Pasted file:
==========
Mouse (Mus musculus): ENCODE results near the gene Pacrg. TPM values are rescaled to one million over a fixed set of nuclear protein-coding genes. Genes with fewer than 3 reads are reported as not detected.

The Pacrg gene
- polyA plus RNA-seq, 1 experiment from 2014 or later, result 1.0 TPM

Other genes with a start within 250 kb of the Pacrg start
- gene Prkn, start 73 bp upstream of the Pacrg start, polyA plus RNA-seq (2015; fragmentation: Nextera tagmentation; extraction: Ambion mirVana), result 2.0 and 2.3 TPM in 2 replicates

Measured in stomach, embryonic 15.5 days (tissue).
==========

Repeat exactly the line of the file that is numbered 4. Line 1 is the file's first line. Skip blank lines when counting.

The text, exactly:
Other genes with a start within 250 kb of the Pacrg start